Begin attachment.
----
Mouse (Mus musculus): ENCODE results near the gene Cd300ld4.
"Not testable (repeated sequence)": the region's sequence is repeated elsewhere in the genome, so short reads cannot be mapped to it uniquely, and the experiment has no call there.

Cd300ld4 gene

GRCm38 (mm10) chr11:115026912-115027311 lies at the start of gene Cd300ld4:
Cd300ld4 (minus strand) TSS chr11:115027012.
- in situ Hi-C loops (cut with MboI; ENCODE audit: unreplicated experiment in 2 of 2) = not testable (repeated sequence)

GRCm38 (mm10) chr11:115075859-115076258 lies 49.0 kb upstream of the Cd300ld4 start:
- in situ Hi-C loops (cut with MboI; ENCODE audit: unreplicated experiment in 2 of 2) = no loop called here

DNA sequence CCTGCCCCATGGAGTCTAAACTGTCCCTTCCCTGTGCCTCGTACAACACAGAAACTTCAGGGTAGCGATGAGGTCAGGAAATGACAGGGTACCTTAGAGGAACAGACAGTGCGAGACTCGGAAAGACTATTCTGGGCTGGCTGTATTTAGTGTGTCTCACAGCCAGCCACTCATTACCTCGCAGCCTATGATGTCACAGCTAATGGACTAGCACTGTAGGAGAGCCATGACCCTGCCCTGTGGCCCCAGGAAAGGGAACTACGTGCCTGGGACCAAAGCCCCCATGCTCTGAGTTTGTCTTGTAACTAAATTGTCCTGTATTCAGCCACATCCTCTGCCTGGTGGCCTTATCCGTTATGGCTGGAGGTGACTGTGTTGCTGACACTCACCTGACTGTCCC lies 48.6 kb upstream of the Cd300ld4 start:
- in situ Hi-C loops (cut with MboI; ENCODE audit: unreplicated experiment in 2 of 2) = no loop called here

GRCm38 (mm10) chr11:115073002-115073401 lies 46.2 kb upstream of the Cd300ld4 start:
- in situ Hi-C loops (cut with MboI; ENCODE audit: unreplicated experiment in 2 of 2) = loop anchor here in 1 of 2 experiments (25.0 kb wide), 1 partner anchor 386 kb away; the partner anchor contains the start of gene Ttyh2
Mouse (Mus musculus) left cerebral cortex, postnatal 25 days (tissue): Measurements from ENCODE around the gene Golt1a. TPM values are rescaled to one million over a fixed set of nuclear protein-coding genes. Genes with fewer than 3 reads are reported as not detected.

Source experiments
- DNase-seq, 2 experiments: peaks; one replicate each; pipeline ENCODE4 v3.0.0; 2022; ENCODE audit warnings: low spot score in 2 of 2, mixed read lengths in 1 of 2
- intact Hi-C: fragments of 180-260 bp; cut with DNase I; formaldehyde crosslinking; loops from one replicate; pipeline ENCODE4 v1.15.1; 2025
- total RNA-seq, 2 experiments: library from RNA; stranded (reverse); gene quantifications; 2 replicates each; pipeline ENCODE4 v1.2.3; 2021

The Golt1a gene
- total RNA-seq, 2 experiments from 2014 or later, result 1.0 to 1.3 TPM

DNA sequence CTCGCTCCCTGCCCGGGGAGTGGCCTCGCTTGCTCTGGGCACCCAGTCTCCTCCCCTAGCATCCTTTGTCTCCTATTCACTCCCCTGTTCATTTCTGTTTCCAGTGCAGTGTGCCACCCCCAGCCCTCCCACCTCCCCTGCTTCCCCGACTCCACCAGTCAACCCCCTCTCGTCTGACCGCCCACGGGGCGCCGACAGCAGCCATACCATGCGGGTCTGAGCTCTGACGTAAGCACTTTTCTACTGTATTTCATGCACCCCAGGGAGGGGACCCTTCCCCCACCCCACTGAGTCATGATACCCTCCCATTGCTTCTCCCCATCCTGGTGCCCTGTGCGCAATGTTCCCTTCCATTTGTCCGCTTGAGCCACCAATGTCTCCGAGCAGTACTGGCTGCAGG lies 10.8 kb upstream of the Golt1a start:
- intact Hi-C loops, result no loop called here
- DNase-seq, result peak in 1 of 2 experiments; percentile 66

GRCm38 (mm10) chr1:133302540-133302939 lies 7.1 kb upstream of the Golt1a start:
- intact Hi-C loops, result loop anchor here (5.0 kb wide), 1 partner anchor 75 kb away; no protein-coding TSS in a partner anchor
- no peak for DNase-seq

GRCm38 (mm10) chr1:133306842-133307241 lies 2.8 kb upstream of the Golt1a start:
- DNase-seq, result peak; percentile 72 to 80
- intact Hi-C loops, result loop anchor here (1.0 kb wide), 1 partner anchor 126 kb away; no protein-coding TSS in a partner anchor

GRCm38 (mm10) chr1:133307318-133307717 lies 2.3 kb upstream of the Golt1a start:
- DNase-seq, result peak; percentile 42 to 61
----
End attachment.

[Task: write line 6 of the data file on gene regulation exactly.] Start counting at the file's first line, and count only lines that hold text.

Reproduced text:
- in situ Hi-C loops (cut with MboI; ENCODE audit: unreplicated experiment in 2 of 2) = not testable (repeated sequence)